For Q especially, face-to-face interaction is key in her line of work in the social service industry. The two-month-long Circuit Breaker has greatly affected how she works with her clients. Unfortunately, the technology-driven alternatives still pale in comparison to live counselling sessions.
A, who works in a similar capacity, echoed the same concerns for her clients. “It’s extremely difficult to gauge a vulnerable persons’ safety when I can’t physically see them. And having everyone indoors means a higher chance of conflict and abuse,” she notes.
Reflection #3: Accountability doesn’t need to be inefficient
“I’m so tired of filling out daily reports.”
S, preschool teacher
For S, a teacher who works with young children, her day begins at 8:00 AM. She chimes in to her work WhatsApp group and ‘clocks in’ for the day. Before the school holidays, she conducted her lessons with preschoolers over Zoom, and did her lesson preparation between classes.
While the schedule bears resemblance to a normal work day, additional paperwork is one responsibility she would rather do without. “Together with teaching classes over Zoom, additional screen time means I can barely keep my eyes open by the end of the day,” S sighs.
Remote working is a different kind of hell for many supervisors when it comes to keeping staff accountable. For S, her manager relied on daily reports. Perhaps you’ve had daily video calls, or surprise phone calls from your boss, who is ‘just checking in and touching base’ with you. While ensuring that staff continue to fulfil their obligations is important, monitoring them like a hawk may inadvertently affect productivity.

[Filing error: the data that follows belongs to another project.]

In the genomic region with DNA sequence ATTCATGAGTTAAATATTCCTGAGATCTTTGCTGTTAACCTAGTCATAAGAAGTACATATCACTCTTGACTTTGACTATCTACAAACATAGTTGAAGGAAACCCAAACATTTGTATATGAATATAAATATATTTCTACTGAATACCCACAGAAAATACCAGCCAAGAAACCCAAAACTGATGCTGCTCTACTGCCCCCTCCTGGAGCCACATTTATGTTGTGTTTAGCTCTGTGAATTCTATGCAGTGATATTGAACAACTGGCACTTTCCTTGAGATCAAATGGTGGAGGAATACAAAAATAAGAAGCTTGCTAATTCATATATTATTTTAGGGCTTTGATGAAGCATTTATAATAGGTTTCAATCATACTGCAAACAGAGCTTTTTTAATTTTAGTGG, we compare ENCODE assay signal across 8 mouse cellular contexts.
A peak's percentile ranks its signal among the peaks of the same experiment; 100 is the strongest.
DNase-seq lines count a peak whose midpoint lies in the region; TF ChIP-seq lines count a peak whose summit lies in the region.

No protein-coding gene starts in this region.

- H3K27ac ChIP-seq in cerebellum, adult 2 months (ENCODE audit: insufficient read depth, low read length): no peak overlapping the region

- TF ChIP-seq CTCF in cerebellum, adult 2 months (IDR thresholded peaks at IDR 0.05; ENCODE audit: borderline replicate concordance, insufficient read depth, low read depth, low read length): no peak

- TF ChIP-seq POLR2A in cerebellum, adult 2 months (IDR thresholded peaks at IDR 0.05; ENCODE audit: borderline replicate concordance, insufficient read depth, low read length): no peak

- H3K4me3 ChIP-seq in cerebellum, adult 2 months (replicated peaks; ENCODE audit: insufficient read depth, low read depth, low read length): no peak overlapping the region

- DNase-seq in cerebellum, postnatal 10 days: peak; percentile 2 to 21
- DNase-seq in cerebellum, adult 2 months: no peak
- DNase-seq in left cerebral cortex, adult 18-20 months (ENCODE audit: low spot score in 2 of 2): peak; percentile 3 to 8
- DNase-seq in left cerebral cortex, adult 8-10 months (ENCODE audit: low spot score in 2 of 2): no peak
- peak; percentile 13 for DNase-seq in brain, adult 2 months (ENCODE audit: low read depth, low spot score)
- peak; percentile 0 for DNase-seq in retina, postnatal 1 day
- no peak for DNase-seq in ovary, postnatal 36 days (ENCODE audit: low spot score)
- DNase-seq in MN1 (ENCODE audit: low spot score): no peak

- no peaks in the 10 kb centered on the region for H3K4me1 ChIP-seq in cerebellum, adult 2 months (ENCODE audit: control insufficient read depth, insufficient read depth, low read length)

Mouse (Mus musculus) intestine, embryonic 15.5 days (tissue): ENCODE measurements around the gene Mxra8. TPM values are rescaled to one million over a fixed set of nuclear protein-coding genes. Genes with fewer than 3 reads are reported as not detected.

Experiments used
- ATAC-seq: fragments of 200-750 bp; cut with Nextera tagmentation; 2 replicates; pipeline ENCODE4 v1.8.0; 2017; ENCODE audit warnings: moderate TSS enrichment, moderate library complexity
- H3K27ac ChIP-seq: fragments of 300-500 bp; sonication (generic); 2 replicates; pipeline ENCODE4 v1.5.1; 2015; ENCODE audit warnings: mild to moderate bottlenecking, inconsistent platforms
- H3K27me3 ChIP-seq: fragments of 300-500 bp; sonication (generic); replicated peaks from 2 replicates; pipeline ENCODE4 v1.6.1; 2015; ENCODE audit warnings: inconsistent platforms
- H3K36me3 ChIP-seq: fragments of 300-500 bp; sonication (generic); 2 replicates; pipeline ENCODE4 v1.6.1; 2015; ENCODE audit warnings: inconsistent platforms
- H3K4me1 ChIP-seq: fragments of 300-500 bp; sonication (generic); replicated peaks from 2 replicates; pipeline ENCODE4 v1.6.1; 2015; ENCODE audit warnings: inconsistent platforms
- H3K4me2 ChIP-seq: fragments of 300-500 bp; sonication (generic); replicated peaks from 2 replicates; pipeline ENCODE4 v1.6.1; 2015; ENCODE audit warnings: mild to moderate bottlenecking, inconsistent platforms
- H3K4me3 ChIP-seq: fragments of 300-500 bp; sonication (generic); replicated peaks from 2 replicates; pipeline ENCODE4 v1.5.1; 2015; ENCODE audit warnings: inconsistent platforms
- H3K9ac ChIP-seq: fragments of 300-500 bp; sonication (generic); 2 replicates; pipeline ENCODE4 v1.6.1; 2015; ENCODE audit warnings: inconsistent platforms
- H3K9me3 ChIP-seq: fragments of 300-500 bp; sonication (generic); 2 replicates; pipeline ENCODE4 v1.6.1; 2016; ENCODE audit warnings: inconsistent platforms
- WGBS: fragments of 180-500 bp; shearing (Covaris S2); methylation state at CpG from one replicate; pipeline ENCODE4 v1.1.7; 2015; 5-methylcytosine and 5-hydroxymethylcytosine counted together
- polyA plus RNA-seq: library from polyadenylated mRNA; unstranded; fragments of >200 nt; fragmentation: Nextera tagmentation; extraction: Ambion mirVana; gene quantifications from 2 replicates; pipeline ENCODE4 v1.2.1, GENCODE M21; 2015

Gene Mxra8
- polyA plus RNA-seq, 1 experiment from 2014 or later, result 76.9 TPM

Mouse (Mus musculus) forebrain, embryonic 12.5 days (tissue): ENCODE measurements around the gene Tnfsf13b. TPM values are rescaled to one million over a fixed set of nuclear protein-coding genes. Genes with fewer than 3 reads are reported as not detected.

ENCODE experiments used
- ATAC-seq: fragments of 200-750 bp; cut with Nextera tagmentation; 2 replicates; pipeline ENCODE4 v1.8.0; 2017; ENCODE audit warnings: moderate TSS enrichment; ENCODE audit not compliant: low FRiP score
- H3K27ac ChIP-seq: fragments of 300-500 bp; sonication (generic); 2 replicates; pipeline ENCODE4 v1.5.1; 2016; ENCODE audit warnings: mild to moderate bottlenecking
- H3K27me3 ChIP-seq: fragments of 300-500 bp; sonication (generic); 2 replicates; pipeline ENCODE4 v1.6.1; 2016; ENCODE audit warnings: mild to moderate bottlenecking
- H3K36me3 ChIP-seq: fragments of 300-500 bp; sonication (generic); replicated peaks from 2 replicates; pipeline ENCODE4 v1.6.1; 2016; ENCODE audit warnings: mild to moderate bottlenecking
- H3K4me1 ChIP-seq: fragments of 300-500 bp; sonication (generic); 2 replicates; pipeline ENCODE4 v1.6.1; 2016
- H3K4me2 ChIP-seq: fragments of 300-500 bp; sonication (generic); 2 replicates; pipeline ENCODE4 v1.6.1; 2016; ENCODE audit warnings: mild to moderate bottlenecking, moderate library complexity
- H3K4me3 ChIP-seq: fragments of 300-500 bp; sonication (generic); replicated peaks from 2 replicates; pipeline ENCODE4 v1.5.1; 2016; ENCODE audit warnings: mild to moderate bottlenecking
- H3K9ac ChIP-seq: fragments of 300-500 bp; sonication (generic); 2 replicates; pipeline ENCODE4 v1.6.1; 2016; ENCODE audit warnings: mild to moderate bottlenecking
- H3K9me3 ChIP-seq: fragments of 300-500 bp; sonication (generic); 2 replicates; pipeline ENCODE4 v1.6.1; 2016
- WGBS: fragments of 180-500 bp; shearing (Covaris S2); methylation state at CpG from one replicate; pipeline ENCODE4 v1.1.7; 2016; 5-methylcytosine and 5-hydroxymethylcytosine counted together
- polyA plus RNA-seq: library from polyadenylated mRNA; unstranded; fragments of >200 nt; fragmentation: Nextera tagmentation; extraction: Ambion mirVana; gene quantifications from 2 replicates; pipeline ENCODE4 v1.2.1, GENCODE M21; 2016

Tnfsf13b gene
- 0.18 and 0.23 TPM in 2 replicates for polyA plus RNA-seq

Reflection #4: The best of both worlds?
“Having the chance to take the kids to school and back, being there to have lunch and dinner with them, is too precious. I’d hate to go back to the office!”
P, mum of two (4 and 6)
We recognise that working from home has its fair share of downsides. Blurring work and personal boundaries, and the more sedentary lifestyle are just a couple of them. And as many of these women have reflected, working from home is also not always ideal for their jobs.
However, if there is one thing they could all agree on, it is finding a balance between office and home working. With the flexibility of their new work routines, they’ve also found some freedom. Spending time with their children and cooking for their family are some of the ways. Others appreciate the additional hours of sleep, or being able to spend more time with their cat.
K, who works in human resources, believes four days in the office is enough. “Work-from-home has somewhat shown that it is still possible for work to be done remotely. With proper scheduling, keeping one day for remote working would not upset the work dynamics that much,” she suggests. And certainly, a day of not having to wake up earlier to commute saves more time to accomplish other things.
P, on the other hand, prefers more time at home so that she can be with the children. “I just don’t see the need to be in the office every day,” she says. “I’d like to get into the office to see colleagues for meetings and to socialise, maybe once or twice a week at the most.”
Food for thought
The experiences of these women are probably not unfamiliar to many of us. This gives us an opportunity to re-evaluate many things. Employers can consider ways to make work arrangements for flexible. Couples can work together to provide care for their children, without compromising on work quality or family time. For jobs where direct interaction is essential, perhaps new arrangements can be made to facilitate a safe environment for both worker and client.
As we look to the future, shed old habits and embrace new ones, let us continue to reflect on the way we work and constantly seek improvements that benefit not only ourselves, but the people around us.